feel, in particular of the brake drum.
Suspension and wheels
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The suspension components of a Ford Model T: The coil-spring device is
an aftermarket accessory, the "Hassler shock absorber".
Model T suspension employed a transversely mounted semi-elliptical
spring for each of the front and rear beam axles which allowed a great
deal of wheel movement to cope with the dirt roads of the time.
The front axle was drop forged as a single piece of vanadium steel.
Ford twisted many axles through eight full rotations (2880 degrees)
and sent them to dealers to be put on display to demonstrate its
Model T did not have a modern service brake. The
right foot pedal applied a band around a drum in the transmission,
thus stopping the rear wheels from turning. The previously mentioned
parking brake lever operated band brakes acting on the inside of the
rear brake drums, which were an integral part of the rear wheel hubs.
Optional brakes that acted on the outside of the brake drums were
available from aftermarket suppliers.
Wheels were wooden artillery wheels, with steel welded-spoke wheels
available in 1926 and 1927.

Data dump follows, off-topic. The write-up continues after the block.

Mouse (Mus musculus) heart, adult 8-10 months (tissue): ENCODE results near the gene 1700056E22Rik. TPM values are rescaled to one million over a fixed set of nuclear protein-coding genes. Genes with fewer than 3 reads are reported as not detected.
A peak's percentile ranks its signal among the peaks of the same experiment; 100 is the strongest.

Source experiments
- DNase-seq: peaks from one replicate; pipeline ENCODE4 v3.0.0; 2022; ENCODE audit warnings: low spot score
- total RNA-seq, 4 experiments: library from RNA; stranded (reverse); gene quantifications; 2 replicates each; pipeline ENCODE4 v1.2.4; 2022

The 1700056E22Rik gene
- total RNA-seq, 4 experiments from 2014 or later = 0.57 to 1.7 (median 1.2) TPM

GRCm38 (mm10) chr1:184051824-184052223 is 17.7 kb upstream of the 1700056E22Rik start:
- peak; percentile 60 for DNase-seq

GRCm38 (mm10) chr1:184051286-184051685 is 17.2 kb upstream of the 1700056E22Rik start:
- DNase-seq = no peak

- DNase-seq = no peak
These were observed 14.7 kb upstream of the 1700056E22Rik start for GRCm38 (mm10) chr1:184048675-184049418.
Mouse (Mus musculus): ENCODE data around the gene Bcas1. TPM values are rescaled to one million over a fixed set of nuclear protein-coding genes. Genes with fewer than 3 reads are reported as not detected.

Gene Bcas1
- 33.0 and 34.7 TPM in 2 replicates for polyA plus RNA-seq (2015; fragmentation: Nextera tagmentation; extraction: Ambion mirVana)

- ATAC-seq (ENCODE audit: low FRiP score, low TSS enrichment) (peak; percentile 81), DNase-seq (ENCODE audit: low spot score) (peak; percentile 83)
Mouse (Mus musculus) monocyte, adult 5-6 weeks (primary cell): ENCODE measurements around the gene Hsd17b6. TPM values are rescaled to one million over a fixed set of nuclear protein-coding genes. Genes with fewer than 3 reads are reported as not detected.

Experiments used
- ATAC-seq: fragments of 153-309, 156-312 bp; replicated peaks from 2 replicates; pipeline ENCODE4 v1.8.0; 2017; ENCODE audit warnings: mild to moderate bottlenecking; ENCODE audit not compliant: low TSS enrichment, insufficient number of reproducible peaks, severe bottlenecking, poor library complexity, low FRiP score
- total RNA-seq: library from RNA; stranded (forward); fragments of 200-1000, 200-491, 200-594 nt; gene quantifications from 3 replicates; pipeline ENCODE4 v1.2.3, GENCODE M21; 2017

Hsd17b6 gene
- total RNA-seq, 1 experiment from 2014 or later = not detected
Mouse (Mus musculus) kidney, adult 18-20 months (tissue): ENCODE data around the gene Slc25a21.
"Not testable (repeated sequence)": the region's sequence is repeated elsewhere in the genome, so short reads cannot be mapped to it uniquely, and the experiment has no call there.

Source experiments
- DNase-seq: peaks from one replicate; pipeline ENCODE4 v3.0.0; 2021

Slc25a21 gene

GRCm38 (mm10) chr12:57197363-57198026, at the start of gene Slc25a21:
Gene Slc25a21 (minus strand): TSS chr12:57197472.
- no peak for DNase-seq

Tires were pneumatic clincher type, 30 in (76 cm) in
diameter, 3.5 in (8.9 cm) wide in the rear, 3 in
(7.6 cm) in the front. Clinchers needed much higher pressure than
today's tires, typically 60 psi (410 kPa), to prevent them
from leaving the rim at speed. Horseshoe nails on the roads, together
with the high pressure, made flat tires a common problem.
Balloon tires became available in 1925. They were 21 in
× 4.5 in (53 cm × 11 cm) all around.
Balloon tires were closer in design to today's tires, with steel wires
reinforcing the tire bead, making lower pressure possible –
typically 35 psi (240 kPa) – giving a softer ride. The old
nomenclature for tire size changed from measuring the outer diameter
to measuring the rim diameter so 21 in (530 mm) (rim
diameter) × 4.5 in (110 mm) (tire width) wheels has about
the same outer diameter as 30 in (76 cm) clincher tires. All
tires in this time period used an inner tube to hold the pressurized
air; tubeless tires were not generally in use until much later.
Wheelbase was 100 inches (254 cm) and standard tread width
was 56 in (142 cm); 60 in (152 cm) tread could be obtained